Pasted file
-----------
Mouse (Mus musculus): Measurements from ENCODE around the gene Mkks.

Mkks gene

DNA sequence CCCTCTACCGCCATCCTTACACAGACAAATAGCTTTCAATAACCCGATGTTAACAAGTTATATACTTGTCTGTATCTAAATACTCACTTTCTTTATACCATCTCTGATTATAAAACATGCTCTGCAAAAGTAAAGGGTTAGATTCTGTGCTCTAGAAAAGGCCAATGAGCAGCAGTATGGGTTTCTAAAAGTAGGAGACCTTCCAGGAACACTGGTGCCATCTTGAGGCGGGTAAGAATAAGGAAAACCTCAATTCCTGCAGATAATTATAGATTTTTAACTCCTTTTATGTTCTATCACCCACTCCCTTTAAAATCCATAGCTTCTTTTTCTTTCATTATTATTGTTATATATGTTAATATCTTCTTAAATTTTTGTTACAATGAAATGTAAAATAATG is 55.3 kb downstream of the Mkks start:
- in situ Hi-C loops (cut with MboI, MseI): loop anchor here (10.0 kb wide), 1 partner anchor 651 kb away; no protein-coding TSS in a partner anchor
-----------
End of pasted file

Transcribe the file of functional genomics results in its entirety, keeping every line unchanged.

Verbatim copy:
Mouse (Mus musculus): Measurements from ENCODE around the gene Mkks.

Mkks gene

DNA sequence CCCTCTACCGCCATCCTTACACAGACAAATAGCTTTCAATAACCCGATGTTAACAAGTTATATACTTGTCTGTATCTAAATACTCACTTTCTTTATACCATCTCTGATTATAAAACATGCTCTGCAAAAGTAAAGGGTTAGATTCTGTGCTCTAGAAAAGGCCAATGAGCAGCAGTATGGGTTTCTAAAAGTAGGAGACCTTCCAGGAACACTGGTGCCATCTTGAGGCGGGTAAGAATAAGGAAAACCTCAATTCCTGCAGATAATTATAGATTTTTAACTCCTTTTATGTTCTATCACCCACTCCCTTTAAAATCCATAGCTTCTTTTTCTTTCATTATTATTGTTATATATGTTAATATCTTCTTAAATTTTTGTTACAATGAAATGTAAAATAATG is 55.3 kb downstream of the Mkks start:
- in situ Hi-C loops (cut with MboI, MseI): loop anchor here (10.0 kb wide), 1 partner anchor 651 kb away; no protein-coding TSS in a partner anchor